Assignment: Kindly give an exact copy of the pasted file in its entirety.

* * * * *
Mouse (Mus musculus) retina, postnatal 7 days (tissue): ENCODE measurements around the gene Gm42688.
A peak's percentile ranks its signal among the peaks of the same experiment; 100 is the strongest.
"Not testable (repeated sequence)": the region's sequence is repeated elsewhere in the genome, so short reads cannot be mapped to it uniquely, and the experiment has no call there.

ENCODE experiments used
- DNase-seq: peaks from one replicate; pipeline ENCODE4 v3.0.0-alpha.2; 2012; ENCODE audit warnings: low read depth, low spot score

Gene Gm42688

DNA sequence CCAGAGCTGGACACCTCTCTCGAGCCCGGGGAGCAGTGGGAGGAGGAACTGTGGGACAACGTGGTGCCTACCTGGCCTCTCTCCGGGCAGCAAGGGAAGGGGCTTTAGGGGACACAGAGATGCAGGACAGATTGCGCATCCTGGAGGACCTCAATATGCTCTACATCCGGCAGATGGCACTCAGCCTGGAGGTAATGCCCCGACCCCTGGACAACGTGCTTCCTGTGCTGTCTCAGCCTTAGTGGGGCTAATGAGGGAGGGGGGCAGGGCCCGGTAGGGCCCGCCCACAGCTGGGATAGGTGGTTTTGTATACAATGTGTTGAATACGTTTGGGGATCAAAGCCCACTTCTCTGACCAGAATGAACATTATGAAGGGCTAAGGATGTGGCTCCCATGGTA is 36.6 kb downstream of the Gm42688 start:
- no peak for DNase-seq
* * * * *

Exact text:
Mouse (Mus musculus) retina, postnatal 7 days (tissue): ENCODE measurements around the gene Gm42688.
A peak's percentile ranks its signal among the peaks of the same experiment; 100 is the strongest.
"Not testable (repeated sequence)": the region's sequence is repeated elsewhere in the genome, so short reads cannot be mapped to it uniquely, and the experiment has no call there.

ENCODE experiments used
- DNase-seq: peaks from one replicate; pipeline ENCODE4 v3.0.0-alpha.2; 2012; ENCODE audit warnings: low read depth, low spot score

Gene Gm42688

DNA sequence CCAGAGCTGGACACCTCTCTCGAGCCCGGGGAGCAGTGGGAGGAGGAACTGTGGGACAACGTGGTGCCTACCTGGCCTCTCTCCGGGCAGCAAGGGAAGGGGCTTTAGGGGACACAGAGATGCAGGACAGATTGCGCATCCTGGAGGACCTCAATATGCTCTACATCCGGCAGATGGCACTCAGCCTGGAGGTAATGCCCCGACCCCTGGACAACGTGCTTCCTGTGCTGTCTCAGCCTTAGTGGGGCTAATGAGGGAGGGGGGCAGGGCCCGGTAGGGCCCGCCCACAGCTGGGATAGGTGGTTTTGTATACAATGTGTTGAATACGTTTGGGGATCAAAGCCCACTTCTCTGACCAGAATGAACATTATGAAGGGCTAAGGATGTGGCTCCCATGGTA is 36.6 kb downstream of the Gm42688 start:
- no peak for DNase-seq